The Sustainable Development Goals, agreed in 2015, encourage all countries to address 17 social, environmental and economic goals that promote prosperity while protecting the planet. Whilst there is clear evidence that agroforestry can support the attainment of these goals (see the other sessions!), farmers continue to cite administrative and policy burdens as one of the most important reasons for not using agroforestry. In this session, we are seeking papers from tropicaland temperate contexts that move beyond stating that there is a mis-match between our aspirations for agroforestry and its administration and implementation in practice. Instead we want to encourage papers that demonstrate and explain how public policies, initiatives, strategies and action plans can successfully promote agroforestry at regional, national, and international levels. We encourage researchers, practicioners and policy makers to submit and to participate to an exciting roundtable about the key policy ingredients to make agroforestry attractive for farmers. Hopefully by learning about agroforestry policies that work, we can frame the key steps towards an agroforestry transition.
12- Gender dynamics in agroforestry systems
The relevance of gender issues in agroforestry has been broadly demonstrated. Yet there remain a number of issues that require additional focused attention. Of particular interest are the gendered implications of adaptation to climate change, intra-household decision-making and power dynamics, the functioning of norms (‘doing gender’) as they relate to agroforestry. This session invites abstracts that highlight issues of relevance such as: day-to-day masculinities as they function in agroforestry systems; intersectionality as it incorporates gender in such systems; and how, in the context of agroforestry, gender equality—SDG 5 and other SDGs, such as food security, poverty alleviation, and sustainable management of natural resources on land, can move hand in hand or otherwise. This panel is envisioned to incorporate these issues in various combinations that suggest serious implications for agroforestry management. We also welcome studies of indigenous agroforestry systems, such as swiddening, as well as systems that conform to conventional, formal science-based systems. We particularly hope to include interdisciplinary or transdisciplinary approaches and ones that incorporate a holistic perspective about local systems. Attention to the interactions among scales will also be welcome. We hope to produce a special journal issue from the papers we attract.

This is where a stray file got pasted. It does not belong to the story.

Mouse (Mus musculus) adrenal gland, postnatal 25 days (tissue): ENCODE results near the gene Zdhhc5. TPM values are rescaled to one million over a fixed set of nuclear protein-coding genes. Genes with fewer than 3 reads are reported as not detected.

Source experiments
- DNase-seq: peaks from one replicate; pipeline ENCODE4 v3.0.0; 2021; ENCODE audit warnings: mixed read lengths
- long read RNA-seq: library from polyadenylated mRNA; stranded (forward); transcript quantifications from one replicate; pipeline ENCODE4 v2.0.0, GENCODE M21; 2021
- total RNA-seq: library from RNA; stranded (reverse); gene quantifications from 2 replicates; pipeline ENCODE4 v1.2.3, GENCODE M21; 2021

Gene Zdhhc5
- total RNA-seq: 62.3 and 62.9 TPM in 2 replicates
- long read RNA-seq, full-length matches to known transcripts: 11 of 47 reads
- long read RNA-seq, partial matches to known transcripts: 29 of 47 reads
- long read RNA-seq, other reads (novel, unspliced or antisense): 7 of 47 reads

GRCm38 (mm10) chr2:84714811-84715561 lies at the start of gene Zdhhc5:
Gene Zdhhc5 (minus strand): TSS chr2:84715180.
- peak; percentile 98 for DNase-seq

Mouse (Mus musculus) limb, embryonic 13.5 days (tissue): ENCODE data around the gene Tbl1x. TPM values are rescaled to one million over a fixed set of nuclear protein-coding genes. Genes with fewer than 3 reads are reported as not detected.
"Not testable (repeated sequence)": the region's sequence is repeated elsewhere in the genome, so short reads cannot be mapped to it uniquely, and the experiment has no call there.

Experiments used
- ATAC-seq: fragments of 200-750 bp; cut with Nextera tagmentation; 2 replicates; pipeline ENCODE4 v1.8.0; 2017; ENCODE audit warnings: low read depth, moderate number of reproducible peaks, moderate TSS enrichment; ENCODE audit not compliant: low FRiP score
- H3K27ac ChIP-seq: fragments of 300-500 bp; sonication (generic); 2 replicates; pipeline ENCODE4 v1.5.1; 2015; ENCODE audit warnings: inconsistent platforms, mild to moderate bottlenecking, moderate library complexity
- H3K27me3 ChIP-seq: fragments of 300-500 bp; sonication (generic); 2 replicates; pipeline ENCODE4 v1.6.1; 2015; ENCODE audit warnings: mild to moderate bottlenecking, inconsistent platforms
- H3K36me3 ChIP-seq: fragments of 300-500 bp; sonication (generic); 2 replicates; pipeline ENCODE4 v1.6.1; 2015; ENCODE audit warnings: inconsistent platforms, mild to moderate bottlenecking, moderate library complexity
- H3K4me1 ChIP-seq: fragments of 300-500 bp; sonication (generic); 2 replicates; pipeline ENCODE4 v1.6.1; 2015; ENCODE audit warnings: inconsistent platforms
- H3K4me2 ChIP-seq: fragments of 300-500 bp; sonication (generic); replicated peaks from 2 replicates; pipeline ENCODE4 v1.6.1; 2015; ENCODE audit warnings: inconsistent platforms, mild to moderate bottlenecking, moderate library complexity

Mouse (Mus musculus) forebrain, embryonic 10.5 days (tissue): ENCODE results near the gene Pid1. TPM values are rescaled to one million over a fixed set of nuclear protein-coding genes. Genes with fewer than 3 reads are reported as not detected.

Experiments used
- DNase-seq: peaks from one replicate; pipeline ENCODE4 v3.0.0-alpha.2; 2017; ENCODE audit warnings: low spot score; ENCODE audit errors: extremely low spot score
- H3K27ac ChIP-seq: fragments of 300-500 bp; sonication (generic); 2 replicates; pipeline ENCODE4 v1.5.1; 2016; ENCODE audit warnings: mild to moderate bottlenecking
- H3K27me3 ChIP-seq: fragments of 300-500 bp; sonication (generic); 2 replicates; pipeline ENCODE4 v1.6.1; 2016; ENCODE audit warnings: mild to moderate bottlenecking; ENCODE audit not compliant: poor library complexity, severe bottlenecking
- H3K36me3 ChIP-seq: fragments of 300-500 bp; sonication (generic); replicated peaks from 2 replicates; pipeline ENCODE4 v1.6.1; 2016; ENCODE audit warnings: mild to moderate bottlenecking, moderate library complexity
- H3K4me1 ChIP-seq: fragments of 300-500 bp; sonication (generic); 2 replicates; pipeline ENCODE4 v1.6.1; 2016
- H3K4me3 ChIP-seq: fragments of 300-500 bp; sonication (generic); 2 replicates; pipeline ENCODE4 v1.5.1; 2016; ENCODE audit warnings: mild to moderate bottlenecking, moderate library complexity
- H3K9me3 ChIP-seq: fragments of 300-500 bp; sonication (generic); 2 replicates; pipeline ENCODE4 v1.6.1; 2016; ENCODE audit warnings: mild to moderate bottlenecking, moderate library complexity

13 - Economics of agroforestry: the link between nature and society
Agroforestry practices and techniques are relatively well described as well as environmental aspects (biodiversity, impact on soils and fauna…). Impacts on farmer incomes and long-term economic benefits and strategies are still partially lacking in explaining why some farmers move to agroforestry. Social issues are mainly seen from an ethno-botanic perspective. This session focuses on socio-economic aspects, including income analysis (in particular for vulnerable countries and populations link to food security), social components (farmers’ perceptions, organization and policy), payments for ecosystem services and other environmental issues. The objectives of this session are 1) to contribute to knowledge on economic impacts and social nature of agroforestry practices in order to bridge the science-policy gap, 2) to provide a broader view of understanding the basics of agroforestry practices and development using a multi-disciplinary context, and 3) to highlight experiences linking science, local communities and policy. Beyond agroforestry techniques and its positive environmental impact, securing income generation, improving resilience and a social vision of this paradigm explain as well why long term practices is critical. Beyond the local knowledge involved in agroforestry spaces, we will explore the visions and complexities that the different agroforestry situations offer. Papers on both local experiences and larger contexts and analyses are welcome.
14 - Agroforestry value chains
A value chain is defined as the full range of activities which are required to bring a product or service from conception, through the different phases of production, transformation and delivery to final consumers, and eventual disposal after use. Value chain analysis seeks to characterize how chain activities are performed and to understand how value is created and shared among chain participants. Agroforestry systems are recognized to promote product diversification at farm level and to allow different sources of income for the farmers. The session “Agroforestry and value chains” aims at understanding how the adoption of agroforestry practices can improve the value of farm products obtained in a sustainable way. In particular, the sessions should consider scientific contributes focused on:
- methodologies and approaches adopted to perform value chain analysis and tools used to involve the stakeholders in the value chain